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|Title:||Fetal therapy in fetal thyrotoxicosis: A case report|
|Abstract:||Introduction: Fetal thyrotoxicosis, often caused by maternal Grave's disease, can have adverse effects on fetal outcomes, such as growth impairment or fetal hydrops. Therefore, intrauterine treatment is recommended. Objective: To describe the experience of intrauterine medical treatment of fetal thyrotoxicosis. Case: A 19-year-old woman with a history of Grave's disease in a euthyroid clinical status after subtotal thyroidectomy became pregnant 2 months after thyroidectomy. At gestational age 28 weeks, persistent fetal tachycardia was identified and the diagnosis of fetal thyrotoxicosis was established by fetal thyroid function test on umbilical cord blood obtained by cordocentesis. Intrauterine treatment for hyperthyroidism was initiated with antithyroid drugs (150 mg/day of propylthiouracil) via maternal oral administration. Fetal heart rate, size of fetal thyroid gland and umbilical cord blood sampling for thyroid function test were monitored. Fetal heart rate became normal and fetal thyroid function tested on fetal cord blood at 1 month after antithyroid fetal therapy was also normal. Fetal thyrotoxicosis improved but the mother had some degree of hypothyroidism from fetal therapy and needed thyroid hormone replacement. The remaining course of gestation was uneventful. The patient had spontaneous labor and delivery at 38 weeks of gestation resulting in normal female baby, 2,900 g, and had no clinical of neonatal thyrotoxicosis. Maternal thyroid medications were stopped immediately after birth. Conclusion: Intrauterine treatment of fetal thyrotoxicosis with medication via the maternal circulation can possibly improve fetal outcome. Copyright © 2007 S. Karger AG.|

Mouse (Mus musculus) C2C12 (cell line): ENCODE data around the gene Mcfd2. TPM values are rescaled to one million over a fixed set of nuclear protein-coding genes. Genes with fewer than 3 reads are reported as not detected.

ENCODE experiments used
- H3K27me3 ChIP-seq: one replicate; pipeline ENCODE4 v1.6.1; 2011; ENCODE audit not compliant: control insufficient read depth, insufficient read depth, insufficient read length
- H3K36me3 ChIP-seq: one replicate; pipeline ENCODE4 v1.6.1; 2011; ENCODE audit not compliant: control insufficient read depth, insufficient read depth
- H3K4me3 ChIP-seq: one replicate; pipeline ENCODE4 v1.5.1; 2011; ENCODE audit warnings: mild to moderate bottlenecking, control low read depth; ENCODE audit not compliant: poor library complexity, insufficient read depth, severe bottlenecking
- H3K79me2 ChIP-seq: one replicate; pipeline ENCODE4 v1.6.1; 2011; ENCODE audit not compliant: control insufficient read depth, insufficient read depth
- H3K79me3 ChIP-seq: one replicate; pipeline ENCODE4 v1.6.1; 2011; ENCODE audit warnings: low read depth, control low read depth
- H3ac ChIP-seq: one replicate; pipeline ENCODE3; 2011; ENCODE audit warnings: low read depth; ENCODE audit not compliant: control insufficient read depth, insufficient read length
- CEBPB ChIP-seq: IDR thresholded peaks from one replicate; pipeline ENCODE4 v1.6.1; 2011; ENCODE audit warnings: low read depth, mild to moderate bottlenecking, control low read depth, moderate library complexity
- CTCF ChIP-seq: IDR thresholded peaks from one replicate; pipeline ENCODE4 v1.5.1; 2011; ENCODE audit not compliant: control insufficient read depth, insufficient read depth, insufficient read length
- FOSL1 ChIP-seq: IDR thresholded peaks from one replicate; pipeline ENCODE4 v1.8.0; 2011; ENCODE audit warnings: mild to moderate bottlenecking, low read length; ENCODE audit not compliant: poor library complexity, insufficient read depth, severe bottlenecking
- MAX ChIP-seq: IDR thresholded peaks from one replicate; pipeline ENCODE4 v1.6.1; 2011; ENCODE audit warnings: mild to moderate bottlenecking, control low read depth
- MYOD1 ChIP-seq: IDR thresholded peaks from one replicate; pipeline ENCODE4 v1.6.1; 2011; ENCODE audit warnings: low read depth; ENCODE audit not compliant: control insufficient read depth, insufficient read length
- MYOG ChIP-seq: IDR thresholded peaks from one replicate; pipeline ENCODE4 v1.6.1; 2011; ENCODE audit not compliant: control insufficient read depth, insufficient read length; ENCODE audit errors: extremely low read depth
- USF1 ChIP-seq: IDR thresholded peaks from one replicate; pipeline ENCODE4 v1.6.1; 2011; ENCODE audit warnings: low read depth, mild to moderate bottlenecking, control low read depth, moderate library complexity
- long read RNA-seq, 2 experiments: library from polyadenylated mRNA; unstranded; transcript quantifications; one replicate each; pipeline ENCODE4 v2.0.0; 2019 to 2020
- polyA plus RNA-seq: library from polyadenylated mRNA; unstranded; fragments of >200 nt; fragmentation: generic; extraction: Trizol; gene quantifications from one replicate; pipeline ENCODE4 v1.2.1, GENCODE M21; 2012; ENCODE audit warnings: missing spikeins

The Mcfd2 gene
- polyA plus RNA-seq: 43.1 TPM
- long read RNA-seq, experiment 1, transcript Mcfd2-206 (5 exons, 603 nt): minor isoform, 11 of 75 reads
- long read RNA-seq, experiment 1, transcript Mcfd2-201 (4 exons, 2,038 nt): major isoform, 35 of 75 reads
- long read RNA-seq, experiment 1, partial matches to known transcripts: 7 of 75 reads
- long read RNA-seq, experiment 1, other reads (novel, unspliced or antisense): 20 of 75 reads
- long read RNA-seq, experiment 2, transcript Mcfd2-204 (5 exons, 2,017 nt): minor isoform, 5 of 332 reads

|Appears in Collections:||CMUL: Journal Articles|
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